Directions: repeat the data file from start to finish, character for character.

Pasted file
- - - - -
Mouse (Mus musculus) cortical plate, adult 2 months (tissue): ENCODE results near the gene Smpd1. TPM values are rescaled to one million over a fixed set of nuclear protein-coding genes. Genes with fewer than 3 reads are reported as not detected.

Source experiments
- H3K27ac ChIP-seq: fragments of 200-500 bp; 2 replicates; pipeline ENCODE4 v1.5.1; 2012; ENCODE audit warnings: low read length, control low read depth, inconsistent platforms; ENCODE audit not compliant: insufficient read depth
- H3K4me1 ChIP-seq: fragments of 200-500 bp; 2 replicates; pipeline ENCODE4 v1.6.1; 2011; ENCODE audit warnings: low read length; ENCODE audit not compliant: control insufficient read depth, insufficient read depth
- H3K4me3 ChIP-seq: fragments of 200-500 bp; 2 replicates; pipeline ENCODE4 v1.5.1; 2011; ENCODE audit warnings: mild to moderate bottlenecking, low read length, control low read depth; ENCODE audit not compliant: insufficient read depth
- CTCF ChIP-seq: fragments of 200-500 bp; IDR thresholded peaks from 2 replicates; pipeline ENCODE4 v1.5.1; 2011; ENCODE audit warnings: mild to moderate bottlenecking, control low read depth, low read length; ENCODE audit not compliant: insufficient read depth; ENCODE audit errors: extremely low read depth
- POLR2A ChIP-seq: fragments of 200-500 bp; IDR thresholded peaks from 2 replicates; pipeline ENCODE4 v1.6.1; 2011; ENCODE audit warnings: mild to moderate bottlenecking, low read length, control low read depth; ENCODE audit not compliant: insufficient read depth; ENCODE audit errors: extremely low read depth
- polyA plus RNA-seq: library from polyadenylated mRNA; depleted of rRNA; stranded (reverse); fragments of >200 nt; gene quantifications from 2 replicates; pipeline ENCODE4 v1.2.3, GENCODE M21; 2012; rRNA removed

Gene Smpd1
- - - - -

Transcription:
Mouse (Mus musculus) cortical plate, adult 2 months (tissue): ENCODE results near the gene Smpd1. TPM values are rescaled to one million over a fixed set of nuclear protein-coding genes. Genes with fewer than 3 reads are reported as not detected.

Source experiments
- H3K27ac ChIP-seq: fragments of 200-500 bp; 2 replicates; pipeline ENCODE4 v1.5.1; 2012; ENCODE audit warnings: low read length, control low read depth, inconsistent platforms; ENCODE audit not compliant: insufficient read depth
- H3K4me1 ChIP-seq: fragments of 200-500 bp; 2 replicates; pipeline ENCODE4 v1.6.1; 2011; ENCODE audit warnings: low read length; ENCODE audit not compliant: control insufficient read depth, insufficient read depth
- H3K4me3 ChIP-seq: fragments of 200-500 bp; 2 replicates; pipeline ENCODE4 v1.5.1; 2011; ENCODE audit warnings: mild to moderate bottlenecking, low read length, control low read depth; ENCODE audit not compliant: insufficient read depth
- CTCF ChIP-seq: fragments of 200-500 bp; IDR thresholded peaks from 2 replicates; pipeline ENCODE4 v1.5.1; 2011; ENCODE audit warnings: mild to moderate bottlenecking, control low read depth, low read length; ENCODE audit not compliant: insufficient read depth; ENCODE audit errors: extremely low read depth
- POLR2A ChIP-seq: fragments of 200-500 bp; IDR thresholded peaks from 2 replicates; pipeline ENCODE4 v1.6.1; 2011; ENCODE audit warnings: mild to moderate bottlenecking, low read length, control low read depth; ENCODE audit not compliant: insufficient read depth; ENCODE audit errors: extremely low read depth
- polyA plus RNA-seq: library from polyadenylated mRNA; depleted of rRNA; stranded (reverse); fragments of >200 nt; gene quantifications from 2 replicates; pipeline ENCODE4 v1.2.3, GENCODE M21; 2012; rRNA removed

Gene Smpd1